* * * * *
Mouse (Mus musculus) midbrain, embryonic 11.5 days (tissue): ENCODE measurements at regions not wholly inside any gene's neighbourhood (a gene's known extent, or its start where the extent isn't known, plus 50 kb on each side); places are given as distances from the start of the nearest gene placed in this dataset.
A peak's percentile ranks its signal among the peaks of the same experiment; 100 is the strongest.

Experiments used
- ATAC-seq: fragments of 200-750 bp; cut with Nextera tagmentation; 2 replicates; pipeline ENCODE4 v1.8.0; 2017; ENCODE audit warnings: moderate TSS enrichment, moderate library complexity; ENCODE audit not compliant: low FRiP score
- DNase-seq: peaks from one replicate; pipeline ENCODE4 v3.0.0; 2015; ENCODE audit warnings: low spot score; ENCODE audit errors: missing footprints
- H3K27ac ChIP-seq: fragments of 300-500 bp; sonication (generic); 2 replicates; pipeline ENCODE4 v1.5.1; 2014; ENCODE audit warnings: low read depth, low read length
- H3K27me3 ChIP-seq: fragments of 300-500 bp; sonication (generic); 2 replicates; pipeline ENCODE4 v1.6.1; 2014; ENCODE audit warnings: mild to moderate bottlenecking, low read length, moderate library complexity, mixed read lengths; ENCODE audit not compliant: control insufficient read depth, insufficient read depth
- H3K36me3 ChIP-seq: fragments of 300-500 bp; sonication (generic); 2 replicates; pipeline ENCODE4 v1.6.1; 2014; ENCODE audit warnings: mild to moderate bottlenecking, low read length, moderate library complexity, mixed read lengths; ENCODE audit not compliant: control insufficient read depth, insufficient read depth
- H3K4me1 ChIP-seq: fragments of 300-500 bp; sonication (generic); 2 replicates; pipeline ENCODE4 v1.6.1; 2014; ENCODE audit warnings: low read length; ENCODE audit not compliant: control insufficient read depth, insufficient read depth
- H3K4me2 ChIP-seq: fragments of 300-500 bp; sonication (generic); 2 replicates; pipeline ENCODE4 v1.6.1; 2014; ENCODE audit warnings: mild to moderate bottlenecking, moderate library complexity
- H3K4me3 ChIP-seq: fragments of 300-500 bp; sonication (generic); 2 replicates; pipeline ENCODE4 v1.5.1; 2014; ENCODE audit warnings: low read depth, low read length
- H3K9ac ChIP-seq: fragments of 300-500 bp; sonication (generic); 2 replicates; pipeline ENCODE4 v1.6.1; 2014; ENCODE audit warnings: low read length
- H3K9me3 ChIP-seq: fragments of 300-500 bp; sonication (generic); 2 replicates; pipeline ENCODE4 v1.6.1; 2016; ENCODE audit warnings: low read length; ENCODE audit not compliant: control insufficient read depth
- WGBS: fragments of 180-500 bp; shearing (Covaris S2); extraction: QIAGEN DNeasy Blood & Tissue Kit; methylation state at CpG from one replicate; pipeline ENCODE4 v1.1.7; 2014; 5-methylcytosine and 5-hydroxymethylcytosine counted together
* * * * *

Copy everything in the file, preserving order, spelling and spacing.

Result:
Mouse (Mus musculus) midbrain, embryonic 11.5 days (tissue): ENCODE measurements at regions not wholly inside any gene's neighbourhood (a gene's known extent, or its start where the extent isn't known, plus 50 kb on each side); places are given as distances from the start of the nearest gene placed in this dataset.
A peak's percentile ranks its signal among the peaks of the same experiment; 100 is the strongest.

Experiments used
- ATAC-seq: fragments of 200-750 bp; cut with Nextera tagmentation; 2 replicates; pipeline ENCODE4 v1.8.0; 2017; ENCODE audit warnings: moderate TSS enrichment, moderate library complexity; ENCODE audit not compliant: low FRiP score
- DNase-seq: peaks from one replicate; pipeline ENCODE4 v3.0.0; 2015; ENCODE audit warnings: low spot score; ENCODE audit errors: missing footprints
- H3K27ac ChIP-seq: fragments of 300-500 bp; sonication (generic); 2 replicates; pipeline ENCODE4 v1.5.1; 2014; ENCODE audit warnings: low read depth, low read length
- H3K27me3 ChIP-seq: fragments of 300-500 bp; sonication (generic); 2 replicates; pipeline ENCODE4 v1.6.1; 2014; ENCODE audit warnings: mild to moderate bottlenecking, low read length, moderate library complexity, mixed read lengths; ENCODE audit not compliant: control insufficient read depth, insufficient read depth
- H3K36me3 ChIP-seq: fragments of 300-500 bp; sonication (generic); 2 replicates; pipeline ENCODE4 v1.6.1; 2014; ENCODE audit warnings: mild to moderate bottlenecking, low read length, moderate library complexity, mixed read lengths; ENCODE audit not compliant: control insufficient read depth, insufficient read depth
- H3K4me1 ChIP-seq: fragments of 300-500 bp; sonication (generic); 2 replicates; pipeline ENCODE4 v1.6.1; 2014; ENCODE audit warnings: low read length; ENCODE audit not compliant: control insufficient read depth, insufficient read depth
- H3K4me2 ChIP-seq: fragments of 300-500 bp; sonication (generic); 2 replicates; pipeline ENCODE4 v1.6.1; 2014; ENCODE audit warnings: mild to moderate bottlenecking, moderate library complexity
- H3K4me3 ChIP-seq: fragments of 300-500 bp; sonication (generic); 2 replicates; pipeline ENCODE4 v1.5.1; 2014; ENCODE audit warnings: low read depth, low read length
- H3K9ac ChIP-seq: fragments of 300-500 bp; sonication (generic); 2 replicates; pipeline ENCODE4 v1.6.1; 2014; ENCODE audit warnings: low read length
- H3K9me3 ChIP-seq: fragments of 300-500 bp; sonication (generic); 2 replicates; pipeline ENCODE4 v1.6.1; 2016; ENCODE audit warnings: low read length; ENCODE audit not compliant: control insufficient read depth
- WGBS: fragments of 180-500 bp; shearing (Covaris S2); extraction: QIAGEN DNeasy Blood & Tissue Kit; methylation state at CpG from one replicate; pipeline ENCODE4 v1.1.7; 2014; 5-methylcytosine and 5-hydroxymethylcytosine counted together